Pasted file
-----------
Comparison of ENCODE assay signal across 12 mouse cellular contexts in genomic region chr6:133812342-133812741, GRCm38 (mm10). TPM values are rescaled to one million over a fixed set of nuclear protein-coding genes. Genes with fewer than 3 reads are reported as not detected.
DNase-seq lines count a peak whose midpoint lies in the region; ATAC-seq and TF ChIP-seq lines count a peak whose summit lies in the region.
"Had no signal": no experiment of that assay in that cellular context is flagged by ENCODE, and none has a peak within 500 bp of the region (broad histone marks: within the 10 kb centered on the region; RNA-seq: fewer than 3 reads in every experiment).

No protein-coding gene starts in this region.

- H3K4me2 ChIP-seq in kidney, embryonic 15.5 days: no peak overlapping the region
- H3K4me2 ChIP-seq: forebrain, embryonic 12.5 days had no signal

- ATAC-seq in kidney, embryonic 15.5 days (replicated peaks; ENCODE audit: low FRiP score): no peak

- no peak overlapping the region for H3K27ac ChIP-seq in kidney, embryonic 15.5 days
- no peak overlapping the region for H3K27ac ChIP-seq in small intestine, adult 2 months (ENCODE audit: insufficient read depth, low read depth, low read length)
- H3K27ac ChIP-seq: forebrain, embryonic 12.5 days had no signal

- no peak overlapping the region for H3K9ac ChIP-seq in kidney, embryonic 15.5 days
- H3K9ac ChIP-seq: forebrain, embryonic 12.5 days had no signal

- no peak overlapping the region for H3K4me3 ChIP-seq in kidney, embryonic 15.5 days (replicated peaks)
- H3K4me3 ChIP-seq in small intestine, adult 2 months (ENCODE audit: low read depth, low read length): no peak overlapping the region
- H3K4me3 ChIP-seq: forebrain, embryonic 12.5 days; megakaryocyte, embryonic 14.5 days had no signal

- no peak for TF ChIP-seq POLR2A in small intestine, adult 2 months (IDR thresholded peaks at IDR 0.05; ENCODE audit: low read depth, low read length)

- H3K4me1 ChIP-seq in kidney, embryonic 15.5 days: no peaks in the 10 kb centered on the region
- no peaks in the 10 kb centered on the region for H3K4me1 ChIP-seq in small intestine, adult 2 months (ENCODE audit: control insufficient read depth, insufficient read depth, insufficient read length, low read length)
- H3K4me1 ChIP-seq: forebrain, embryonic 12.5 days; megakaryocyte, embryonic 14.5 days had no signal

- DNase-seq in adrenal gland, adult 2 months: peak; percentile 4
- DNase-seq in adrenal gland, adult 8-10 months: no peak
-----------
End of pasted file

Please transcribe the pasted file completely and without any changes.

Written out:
Comparison of ENCODE assay signal across 12 mouse cellular contexts in genomic region chr6:133812342-133812741, GRCm38 (mm10). TPM values are rescaled to one million over a fixed set of nuclear protein-coding genes. Genes with fewer than 3 reads are reported as not detected.
DNase-seq lines count a peak whose midpoint lies in the region; ATAC-seq and TF ChIP-seq lines count a peak whose summit lies in the region.
"Had no signal": no experiment of that assay in that cellular context is flagged by ENCODE, and none has a peak within 500 bp of the region (broad histone marks: within the 10 kb centered on the region; RNA-seq: fewer than 3 reads in every experiment).

No protein-coding gene starts in this region.

- H3K4me2 ChIP-seq in kidney, embryonic 15.5 days: no peak overlapping the region
- H3K4me2 ChIP-seq: forebrain, embryonic 12.5 days had no signal

- ATAC-seq in kidney, embryonic 15.5 days (replicated peaks; ENCODE audit: low FRiP score): no peak

- no peak overlapping the region for H3K27ac ChIP-seq in kidney, embryonic 15.5 days
- no peak overlapping the region for H3K27ac ChIP-seq in small intestine, adult 2 months (ENCODE audit: insufficient read depth, low read depth, low read length)
- H3K27ac ChIP-seq: forebrain, embryonic 12.5 days had no signal

- no peak overlapping the region for H3K9ac ChIP-seq in kidney, embryonic 15.5 days
- H3K9ac ChIP-seq: forebrain, embryonic 12.5 days had no signal

- no peak overlapping the region for H3K4me3 ChIP-seq in kidney, embryonic 15.5 days (replicated peaks)
- H3K4me3 ChIP-seq in small intestine, adult 2 months (ENCODE audit: low read depth, low read length): no peak overlapping the region
- H3K4me3 ChIP-seq: forebrain, embryonic 12.5 days; megakaryocyte, embryonic 14.5 days had no signal

- no peak for TF ChIP-seq POLR2A in small intestine, adult 2 months (IDR thresholded peaks at IDR 0.05; ENCODE audit: low read depth, low read length)

- H3K4me1 ChIP-seq in kidney, embryonic 15.5 days: no peaks in the 10 kb centered on the region
- no peaks in the 10 kb centered on the region for H3K4me1 ChIP-seq in small intestine, adult 2 months (ENCODE audit: control insufficient read depth, insufficient read depth, insufficient read length, low read length)
- H3K4me1 ChIP-seq: forebrain, embryonic 12.5 days; megakaryocyte, embryonic 14.5 days had no signal

- DNase-seq in adrenal gland, adult 2 months: peak; percentile 4
- DNase-seq in adrenal gland, adult 8-10 months: no peak